New Orleans police could again be stars of the small screen — and potentially get a little help doing their jobs — if talks with a Los Angeles production company pan out.

Representatives from television production giant ITV America met this week with Mayor LaToya Cantrell and Police Superintendent Shaun Ferguson to discuss filming an upcoming crime series with the help of the New Orleans Police Department.

The deal, if approved, would mark a return by the NOPD to the world of reality television, following the city’s cancellation of contracts with two true-crime A&E series in 2016.

The president of ITV’s crime programming division, Kathryn Vaughan, told the City Council on Thursday that it “would be an honor” to film in the city.

“It’s a big endeavor to take on what we have proposed to them, and they have a lot to think about,” Vaughan told the council about the proposed arrangement. “Fingers crossed, we’d love to be able to come and work in New Orleans.”

Vaughan was the creative force behind the TNT and later Oxygen series “Cold Justice,” a show that sends top investigators to help local law enforcement solve long-dormant homicide cases.

It wasn’t immediately clear whether the proposed New Orleans show would send an outside expert in to help the NOPD, or simply film officers as they work.

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ITV is also the company behind other true-crime shows like A&E’s "Marcia Clark Investigates The First 48" and Discovery’s "Killing Fields."

Vaughan’s meeting with the mayor came just ahead of the CrimeCon Convention, an event for true-crime fans being held at the Hilton Riverside Hotel from Friday through Sunday. The stars of "Cold Justice" are presenting at the convention.

But Cantrell’s spokesman said it’s too early to tell where the conversations will end up — a statement that production company officials echoed Friday.

“The administration has had some preliminary conversations with the producers about this project,” Beau Tidwell said. “It’s in the very early stages and nothing has been determined at this point.”

The NOPD has been filmed before. The A&E series "The First 48" followed local cops for seven episodes during its 15th season.  

That deal and a similar partnership with A&E’s "Nightwatch" were lauded at the time by police advocates for boosting the profiles of local law enforcement and helping them earn the trust of the community.

But the shows have also created headaches. After "The First 48" chronicled the NOPD's investigation into Shawn Peterson, who police said killed his estranged girlfriend Christine George, their son Leonard George and her daughter Trisa George in Gentilly in 2013, Peterson's attorneys asked the production company for any unaired footage.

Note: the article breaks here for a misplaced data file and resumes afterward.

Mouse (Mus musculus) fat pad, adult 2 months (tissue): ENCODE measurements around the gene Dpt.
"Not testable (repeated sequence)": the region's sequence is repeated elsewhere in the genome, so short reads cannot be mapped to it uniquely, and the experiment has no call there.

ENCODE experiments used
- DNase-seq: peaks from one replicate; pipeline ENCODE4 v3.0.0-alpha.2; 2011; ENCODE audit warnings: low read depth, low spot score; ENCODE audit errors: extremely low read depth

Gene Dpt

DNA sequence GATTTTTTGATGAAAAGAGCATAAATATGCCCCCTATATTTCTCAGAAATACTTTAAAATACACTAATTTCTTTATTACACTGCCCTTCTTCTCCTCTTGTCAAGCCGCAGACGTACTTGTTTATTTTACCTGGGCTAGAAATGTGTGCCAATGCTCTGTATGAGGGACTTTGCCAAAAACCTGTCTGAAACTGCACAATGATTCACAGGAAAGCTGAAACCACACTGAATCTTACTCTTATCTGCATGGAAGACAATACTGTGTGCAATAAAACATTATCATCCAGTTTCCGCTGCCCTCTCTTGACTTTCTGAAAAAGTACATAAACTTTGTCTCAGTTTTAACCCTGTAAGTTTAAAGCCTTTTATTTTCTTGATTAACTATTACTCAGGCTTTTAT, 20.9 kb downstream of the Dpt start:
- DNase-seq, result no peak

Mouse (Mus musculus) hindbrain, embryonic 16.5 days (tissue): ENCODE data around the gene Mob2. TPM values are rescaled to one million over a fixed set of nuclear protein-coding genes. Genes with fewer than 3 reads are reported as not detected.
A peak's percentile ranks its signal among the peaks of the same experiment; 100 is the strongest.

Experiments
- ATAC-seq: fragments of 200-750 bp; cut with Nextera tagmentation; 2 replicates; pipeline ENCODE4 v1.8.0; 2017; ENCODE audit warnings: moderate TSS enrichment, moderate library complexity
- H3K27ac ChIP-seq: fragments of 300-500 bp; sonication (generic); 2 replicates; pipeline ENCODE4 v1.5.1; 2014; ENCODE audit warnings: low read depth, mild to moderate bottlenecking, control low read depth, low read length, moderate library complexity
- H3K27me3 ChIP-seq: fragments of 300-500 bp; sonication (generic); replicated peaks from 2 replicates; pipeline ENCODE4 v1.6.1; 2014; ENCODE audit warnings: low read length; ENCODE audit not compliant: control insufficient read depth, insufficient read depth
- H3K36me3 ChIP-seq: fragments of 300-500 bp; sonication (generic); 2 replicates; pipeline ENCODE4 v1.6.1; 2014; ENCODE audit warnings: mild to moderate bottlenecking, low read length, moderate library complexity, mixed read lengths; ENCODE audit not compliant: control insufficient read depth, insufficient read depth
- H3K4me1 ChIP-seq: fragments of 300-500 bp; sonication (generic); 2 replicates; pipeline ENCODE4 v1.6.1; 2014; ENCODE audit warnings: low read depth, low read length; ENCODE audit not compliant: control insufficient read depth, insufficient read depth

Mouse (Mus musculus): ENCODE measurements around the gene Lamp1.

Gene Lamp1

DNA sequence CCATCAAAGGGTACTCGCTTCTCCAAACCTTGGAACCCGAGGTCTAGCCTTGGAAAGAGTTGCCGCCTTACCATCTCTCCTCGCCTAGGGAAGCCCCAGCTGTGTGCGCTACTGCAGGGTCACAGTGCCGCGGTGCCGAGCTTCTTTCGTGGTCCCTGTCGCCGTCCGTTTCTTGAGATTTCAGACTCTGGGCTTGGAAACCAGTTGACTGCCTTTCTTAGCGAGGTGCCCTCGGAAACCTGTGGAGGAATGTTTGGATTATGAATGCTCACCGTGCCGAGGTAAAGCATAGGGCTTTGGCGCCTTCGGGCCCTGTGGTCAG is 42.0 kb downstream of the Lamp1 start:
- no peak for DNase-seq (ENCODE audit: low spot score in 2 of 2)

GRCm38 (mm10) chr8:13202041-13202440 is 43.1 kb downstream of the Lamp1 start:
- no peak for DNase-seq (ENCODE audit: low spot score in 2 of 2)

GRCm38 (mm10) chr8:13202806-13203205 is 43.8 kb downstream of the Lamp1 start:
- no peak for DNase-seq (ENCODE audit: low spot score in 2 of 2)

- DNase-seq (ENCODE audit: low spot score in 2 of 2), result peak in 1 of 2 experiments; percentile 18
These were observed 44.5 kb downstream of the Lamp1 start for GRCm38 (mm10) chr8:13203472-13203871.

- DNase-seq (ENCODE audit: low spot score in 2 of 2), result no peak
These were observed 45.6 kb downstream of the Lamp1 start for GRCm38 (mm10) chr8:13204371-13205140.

The company, Kirkstall Road Enterprises, swore in court that no extra tape existed. Later, Peterson's attorneys found footage of an interview with a friend of Christine George. They accused the producers of lying in court and wanted Criminal District Court Judge Laurie White to hold a company official in contempt.

White refused. But she minced no words about her feelings on the NOPD's involvement in the series.

"I wish that the city would never contract with 'The First 48,' and I hope in the future they would think through that,” White said in court, according to The Times-Picayune. "It causes the court great concern to have to deal with the additional problems."

The city and NOPD ended their partnerships with A&E less than a year later, with a spokesman saying at the time that the NOPD wanted to focus solely on crimefighting.

Such shows can be helpful for law enforcement because they can jog the memories of potential witnesses or informants who earlier may have been reluctant to come forward, said Joe Giacalone, a John Jay College of Criminal Justice professor and retired New York Police Department sergeant who once commanded a squad of cold-case detectives.

"Maybe it was fear, or they were worried about their kids, but their circumstances change, their kids move away, it's been eating away at them, and they've just been waiting to be asked to come forward," Giacalone said.

Welcoming the camera crews isn't without its risks, especially if police mistakes — such as mishandled evidence — are caught on clips that defense attorneys can then use in court.

"But I think the pros far outweigh the cons," Giacalone said. "Any media on these old cases is a good thing."

Staff writer Ramon Antonio Vargas contributed to this report.


Follow Jessica Williams on Twitter, @jwilliamsNOLA​.